maccaroni-colored body, which, as I chanced to remember, you
supplied yourself. After a brief struggle she deducted it; so I
paid her the balance: only 35£ 13s. 9d.
"When are you coming back to me? After Sark I
fear you will find home a little dull. Nevertheless, I
should like to see you again. Come back before Christmas,
at any rate.
"Yours, dear Marian, in solitude,
The answer came two days later than return of post, and ran thus:
"Melbourne House, Sark,
"My dear Ned
"How very provoking about the servants! I do not mind Matilda so
much; but I do think it hard that we could not depend on Armande,
considering all the kindness we have shewn her. I can scarcely
believe that she would have acted so badly unless she were led away
by Matilda, whom I will pack off the moment I return. As to
Armande, I will give her another chance; but she shall have a sharp
talking to. I am quite sure that a great deal more mischief has
been done than you noticed. If the carpet was danced on for three
nights by men in heavy boots, it must be in ribbons. It is really
too bad. I do not want any money. Indeed the twenty pounds you sent
me last was quite unnecessary, as I have nearly sixteen left. What
a rogue Madame is to try and make you pay for my lace! I am sorry
you paid the bill. She had no business to call for her money: she
is never paid so soon by anybody. We have had great fun down
here. It has been one continual garden party all through; and the
weather is still lovely. Mr. McQuinch is very colonial: but I think
his ways make the house pleasanter than if he were still English.
Carbury is quite stupid in comparison to this place. I have danced
more than I ever did in my life before; and now we are so tired of
frivolity that if any one ventures to strum a waltz or propose a
game, we all protest. We tried to get up some choral music; but it
was a failure. On Friday, George, who is looked on as a great man
here, was asked to give us a Shakespeare reading. He was only too
glad to be asked; for he had heard Simonton, the actor, read at a
bazaar in Scotland, and was full of Richard the Third in
consequence. He was not very bad; but his imitation of Simonton was
so obvious and so queerly mixed with his own churchy style that he
seemed rather monotonous and affected. At least I thought so. I was
dreadfully uncomfortable during the reading because of Marmaduke,
who behaved scandalously. There were some schoolboys present; and
he not only encouraged them to misbehave themselves, but was worse
than any of them himself. At last he pretended to be overcome by
the heat, and went out of the room, to my great relief; but when
the passage about the early village cock came, he crew outside the
door, where he had been waiting expressly to do it. Nobody could
help laughing; and the boys screamed so that Mr. McQuinch took two
of them out by the collar. I believe he was glad of the excuse to
go out and laugh himself. George was very angry, and no wonder! He
will hardly speak to Marmaduke, who, of course, denies all
knowledge of the interruption; but George knows better. All the
Hardy McQuinches are down here. Uncle Hardy is rather stooped from
rheumatism. Nelly is now the chief personage in the family: Lydia
and Jane are nowhere beside her. They are good-humored, bouncing
girls; but they are certainly not brilliant. I hope it is not Aunt
Dora's walnut table that is broken. Was it not mean of Parson's man
to tell on Armande? I think, since you have plenty of loose cash,
we might venture on a set of those curtains we saw at Protheroe's,
for the drawing-room. I can easily use the ones that are there now
"You must not think that I have written this all at once. I shall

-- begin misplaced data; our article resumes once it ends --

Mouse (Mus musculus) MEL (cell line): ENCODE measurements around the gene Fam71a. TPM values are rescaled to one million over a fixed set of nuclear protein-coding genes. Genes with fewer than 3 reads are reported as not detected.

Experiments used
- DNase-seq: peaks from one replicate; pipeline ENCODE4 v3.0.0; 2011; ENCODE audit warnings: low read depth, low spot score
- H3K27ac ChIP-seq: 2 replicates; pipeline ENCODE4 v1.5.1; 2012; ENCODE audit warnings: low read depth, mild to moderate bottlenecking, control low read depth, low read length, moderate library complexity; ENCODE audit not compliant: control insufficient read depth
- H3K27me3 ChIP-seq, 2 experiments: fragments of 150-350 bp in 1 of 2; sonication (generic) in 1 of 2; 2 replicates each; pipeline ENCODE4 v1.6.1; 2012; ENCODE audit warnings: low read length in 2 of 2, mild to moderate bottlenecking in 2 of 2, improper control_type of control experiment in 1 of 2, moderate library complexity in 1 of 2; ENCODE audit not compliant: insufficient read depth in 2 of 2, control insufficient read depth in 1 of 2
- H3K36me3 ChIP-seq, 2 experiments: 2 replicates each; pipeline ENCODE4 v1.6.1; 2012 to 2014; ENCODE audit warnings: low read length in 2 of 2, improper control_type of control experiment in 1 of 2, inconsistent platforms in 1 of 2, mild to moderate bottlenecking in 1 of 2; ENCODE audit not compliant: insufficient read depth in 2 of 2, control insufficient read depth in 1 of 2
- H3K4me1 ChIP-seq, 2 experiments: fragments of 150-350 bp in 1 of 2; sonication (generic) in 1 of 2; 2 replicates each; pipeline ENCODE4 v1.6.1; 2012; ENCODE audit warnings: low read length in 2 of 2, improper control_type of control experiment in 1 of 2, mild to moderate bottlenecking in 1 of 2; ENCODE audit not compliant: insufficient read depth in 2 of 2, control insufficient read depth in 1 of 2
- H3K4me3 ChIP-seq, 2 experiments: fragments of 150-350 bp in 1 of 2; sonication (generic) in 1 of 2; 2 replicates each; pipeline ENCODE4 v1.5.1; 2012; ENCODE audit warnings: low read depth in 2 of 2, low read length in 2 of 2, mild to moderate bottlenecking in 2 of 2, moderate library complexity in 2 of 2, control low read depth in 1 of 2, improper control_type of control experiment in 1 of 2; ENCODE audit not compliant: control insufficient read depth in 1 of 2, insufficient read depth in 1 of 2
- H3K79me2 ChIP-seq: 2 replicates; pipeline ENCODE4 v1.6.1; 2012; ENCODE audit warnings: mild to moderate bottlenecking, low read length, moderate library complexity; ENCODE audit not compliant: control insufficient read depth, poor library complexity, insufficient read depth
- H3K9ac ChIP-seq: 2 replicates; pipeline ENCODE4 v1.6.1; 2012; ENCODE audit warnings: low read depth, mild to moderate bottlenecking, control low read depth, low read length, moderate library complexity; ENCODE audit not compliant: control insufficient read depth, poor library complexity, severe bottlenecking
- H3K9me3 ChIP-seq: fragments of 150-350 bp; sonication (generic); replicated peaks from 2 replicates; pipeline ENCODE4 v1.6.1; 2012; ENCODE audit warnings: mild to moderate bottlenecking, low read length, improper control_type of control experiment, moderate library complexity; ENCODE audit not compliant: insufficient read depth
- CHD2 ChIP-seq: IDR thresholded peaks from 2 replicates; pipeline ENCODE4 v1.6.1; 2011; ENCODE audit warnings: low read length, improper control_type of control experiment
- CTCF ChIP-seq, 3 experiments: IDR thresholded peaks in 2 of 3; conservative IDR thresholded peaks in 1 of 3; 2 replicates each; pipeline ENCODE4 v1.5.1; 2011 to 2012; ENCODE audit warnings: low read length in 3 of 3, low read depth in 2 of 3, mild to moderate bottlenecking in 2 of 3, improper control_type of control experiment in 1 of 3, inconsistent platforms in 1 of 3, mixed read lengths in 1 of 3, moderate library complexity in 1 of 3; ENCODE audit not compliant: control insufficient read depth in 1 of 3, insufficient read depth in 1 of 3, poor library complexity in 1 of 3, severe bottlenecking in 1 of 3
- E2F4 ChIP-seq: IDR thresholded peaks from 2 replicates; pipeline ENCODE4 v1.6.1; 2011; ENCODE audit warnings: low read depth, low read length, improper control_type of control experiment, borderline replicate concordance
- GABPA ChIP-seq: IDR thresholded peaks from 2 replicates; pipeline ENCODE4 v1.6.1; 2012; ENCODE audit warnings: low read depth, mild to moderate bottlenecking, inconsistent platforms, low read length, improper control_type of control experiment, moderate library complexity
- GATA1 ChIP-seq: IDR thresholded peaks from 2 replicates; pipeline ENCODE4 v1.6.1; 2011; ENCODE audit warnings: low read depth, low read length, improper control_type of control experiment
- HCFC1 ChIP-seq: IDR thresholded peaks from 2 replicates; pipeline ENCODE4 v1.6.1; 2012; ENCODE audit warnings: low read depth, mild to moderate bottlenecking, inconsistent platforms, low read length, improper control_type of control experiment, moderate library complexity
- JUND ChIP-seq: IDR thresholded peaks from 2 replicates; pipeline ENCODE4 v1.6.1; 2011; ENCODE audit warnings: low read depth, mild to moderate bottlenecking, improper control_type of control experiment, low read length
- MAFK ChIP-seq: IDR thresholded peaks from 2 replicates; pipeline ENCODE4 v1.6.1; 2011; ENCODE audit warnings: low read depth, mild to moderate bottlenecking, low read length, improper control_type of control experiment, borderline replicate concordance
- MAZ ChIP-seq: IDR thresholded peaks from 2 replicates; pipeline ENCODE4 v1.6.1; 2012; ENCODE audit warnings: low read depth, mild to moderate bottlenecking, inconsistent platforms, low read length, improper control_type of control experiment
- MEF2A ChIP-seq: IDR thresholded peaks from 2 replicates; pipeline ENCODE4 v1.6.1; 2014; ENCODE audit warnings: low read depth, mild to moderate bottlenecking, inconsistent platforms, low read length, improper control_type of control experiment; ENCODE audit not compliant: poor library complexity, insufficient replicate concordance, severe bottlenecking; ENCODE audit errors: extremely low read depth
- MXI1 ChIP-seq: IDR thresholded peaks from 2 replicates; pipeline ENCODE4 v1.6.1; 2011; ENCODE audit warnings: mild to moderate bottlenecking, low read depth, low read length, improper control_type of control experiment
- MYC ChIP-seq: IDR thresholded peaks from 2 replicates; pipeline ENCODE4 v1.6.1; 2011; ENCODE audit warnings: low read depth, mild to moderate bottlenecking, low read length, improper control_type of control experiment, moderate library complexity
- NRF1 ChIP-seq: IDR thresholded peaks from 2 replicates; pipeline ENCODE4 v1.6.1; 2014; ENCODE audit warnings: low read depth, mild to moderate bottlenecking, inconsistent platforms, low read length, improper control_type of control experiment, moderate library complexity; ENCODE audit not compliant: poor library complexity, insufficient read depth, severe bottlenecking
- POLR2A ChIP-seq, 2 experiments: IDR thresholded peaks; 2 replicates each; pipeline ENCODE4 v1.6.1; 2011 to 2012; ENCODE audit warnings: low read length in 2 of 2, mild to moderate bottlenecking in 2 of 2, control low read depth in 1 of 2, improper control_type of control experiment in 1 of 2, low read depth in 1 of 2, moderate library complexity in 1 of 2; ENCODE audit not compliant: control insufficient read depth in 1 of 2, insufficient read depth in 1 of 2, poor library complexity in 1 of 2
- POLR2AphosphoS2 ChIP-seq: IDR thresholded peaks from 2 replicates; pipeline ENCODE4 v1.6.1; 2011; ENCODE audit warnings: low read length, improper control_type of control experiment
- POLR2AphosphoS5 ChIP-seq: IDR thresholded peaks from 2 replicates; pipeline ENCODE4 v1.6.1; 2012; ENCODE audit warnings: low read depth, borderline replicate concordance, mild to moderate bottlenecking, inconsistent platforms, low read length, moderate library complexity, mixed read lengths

be able to finish to-day, as it is Sunday, and I have made an
excuse to stay away from church. George is to preach; and somehow I
never feel toward the service as I ought when he officiates. I know
you will laugh at this.
"The first part of your letter must have a paragraph
all to itself. I hardly know what to say. I could not
have believed that Mrs. Leith Fairfax would have behaved
as she has done. I was so angry at first that for
fully an hour I felt ill; and I spoke quite wickedly to
George the day after he arrived, because he said that
Sholto had better not take me down to dinner, although
his doing so was quite accidental. I know you will believe
me when I tell you that I was quite unconscious
that he had been unusually attentive to me; and I was
about to write you an indignant denial, only I shewed
Nelly your letter, and she crushed me by telling me she
had noticed it too. We nearly had a quarrel about it;
but she counted up the number of times I had danced
with him and sat beside him at dinner; and I suppose an
evil-minded woman looking on might think what Mrs.
Leith Fairfax thought. But there is no excuse for her.
She knows that Sholto and I have been intimate since
we were children; and there is something odious in her,
of all people, pretending to misunderstand us. What is
worse, she was particularly friendly and confidential with
me while she was here; and although I tried to keep
away from her at first, she persisted in conciliating me,
and persuaded me that Douglas had entirely mistaken
what she said that other time. Who could have expected
her to turn round and calumniate me the moment my
back was turned! How can people do such things! I
hope we shall not meet her again; for I will never speak
to her. I have not said anything to Douglas. How
could I? It would only make mischief. I feel that the
right course is to come home as soon as I can, and in the
meantime to avoid him as much as possible. So you
may expect me on Saturday next. Mr. McQuinch is
quite dismayed at my departure, which he says will be
the signal for a general breaking up; but this I cannot
help. I shall be glad to go home, of course. Still, I
am sorry to leave this place, where we have all been so
jolly. I will write and let you know what train I shall
come by; but you need not trouble to meet me, unless
you like: I can get home quite well by myself. After
all, it is just as well that I am getting away. It was
pleasant enough; but now I feel utterly disgusted with
everything and everybody. I find I must stop. They
have just come in from church; and I must go down.